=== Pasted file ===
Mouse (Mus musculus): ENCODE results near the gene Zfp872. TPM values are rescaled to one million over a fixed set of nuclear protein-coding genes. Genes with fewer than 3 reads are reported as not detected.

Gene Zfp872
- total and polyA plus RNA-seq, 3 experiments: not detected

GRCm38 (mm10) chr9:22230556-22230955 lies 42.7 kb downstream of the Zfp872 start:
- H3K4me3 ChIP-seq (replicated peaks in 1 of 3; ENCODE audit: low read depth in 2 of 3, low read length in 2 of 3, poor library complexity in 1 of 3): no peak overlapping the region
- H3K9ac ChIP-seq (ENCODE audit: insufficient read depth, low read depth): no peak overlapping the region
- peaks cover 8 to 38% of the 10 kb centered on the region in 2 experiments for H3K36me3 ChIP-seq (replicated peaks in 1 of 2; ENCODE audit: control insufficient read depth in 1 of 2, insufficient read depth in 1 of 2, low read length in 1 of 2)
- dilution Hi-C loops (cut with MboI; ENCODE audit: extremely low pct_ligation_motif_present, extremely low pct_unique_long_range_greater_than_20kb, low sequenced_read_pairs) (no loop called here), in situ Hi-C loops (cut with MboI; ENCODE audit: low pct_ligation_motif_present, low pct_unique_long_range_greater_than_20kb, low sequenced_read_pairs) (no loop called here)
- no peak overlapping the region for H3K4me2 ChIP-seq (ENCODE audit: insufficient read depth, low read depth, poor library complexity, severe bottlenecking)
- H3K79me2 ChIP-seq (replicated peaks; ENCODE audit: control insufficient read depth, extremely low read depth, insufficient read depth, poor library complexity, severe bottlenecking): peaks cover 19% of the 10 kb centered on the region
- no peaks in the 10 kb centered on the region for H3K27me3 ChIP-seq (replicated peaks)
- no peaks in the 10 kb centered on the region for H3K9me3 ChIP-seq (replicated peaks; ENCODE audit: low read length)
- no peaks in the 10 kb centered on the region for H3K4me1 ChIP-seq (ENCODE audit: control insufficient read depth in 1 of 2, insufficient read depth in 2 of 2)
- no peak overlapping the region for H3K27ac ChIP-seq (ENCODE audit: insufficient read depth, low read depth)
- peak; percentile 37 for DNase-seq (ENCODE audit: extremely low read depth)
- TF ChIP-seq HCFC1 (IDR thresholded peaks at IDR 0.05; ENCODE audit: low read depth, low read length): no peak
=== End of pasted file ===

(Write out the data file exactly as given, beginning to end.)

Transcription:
Mouse (Mus musculus): ENCODE results near the gene Zfp872. TPM values are rescaled to one million over a fixed set of nuclear protein-coding genes. Genes with fewer than 3 reads are reported as not detected.

Gene Zfp872
- total and polyA plus RNA-seq, 3 experiments: not detected

GRCm38 (mm10) chr9:22230556-22230955 lies 42.7 kb downstream of the Zfp872 start:
- H3K4me3 ChIP-seq (replicated peaks in 1 of 3; ENCODE audit: low read depth in 2 of 3, low read length in 2 of 3, poor library complexity in 1 of 3): no peak overlapping the region
- H3K9ac ChIP-seq (ENCODE audit: insufficient read depth, low read depth): no peak overlapping the region
- peaks cover 8 to 38% of the 10 kb centered on the region in 2 experiments for H3K36me3 ChIP-seq (replicated peaks in 1 of 2; ENCODE audit: control insufficient read depth in 1 of 2, insufficient read depth in 1 of 2, low read length in 1 of 2)
- dilution Hi-C loops (cut with MboI; ENCODE audit: extremely low pct_ligation_motif_present, extremely low pct_unique_long_range_greater_than_20kb, low sequenced_read_pairs) (no loop called here), in situ Hi-C loops (cut with MboI; ENCODE audit: low pct_ligation_motif_present, low pct_unique_long_range_greater_than_20kb, low sequenced_read_pairs) (no loop called here)
- no peak overlapping the region for H3K4me2 ChIP-seq (ENCODE audit: insufficient read depth, low read depth, poor library complexity, severe bottlenecking)
- H3K79me2 ChIP-seq (replicated peaks; ENCODE audit: control insufficient read depth, extremely low read depth, insufficient read depth, poor library complexity, severe bottlenecking): peaks cover 19% of the 10 kb centered on the region
- no peaks in the 10 kb centered on the region for H3K27me3 ChIP-seq (replicated peaks)
- no peaks in the 10 kb centered on the region for H3K9me3 ChIP-seq (replicated peaks; ENCODE audit: low read length)
- no peaks in the 10 kb centered on the region for H3K4me1 ChIP-seq (ENCODE audit: control insufficient read depth in 1 of 2, insufficient read depth in 2 of 2)
- no peak overlapping the region for H3K27ac ChIP-seq (ENCODE audit: insufficient read depth, low read depth)
- peak; percentile 37 for DNase-seq (ENCODE audit: extremely low read depth)
- TF ChIP-seq HCFC1 (IDR thresholded peaks at IDR 0.05; ENCODE audit: low read depth, low read length): no peak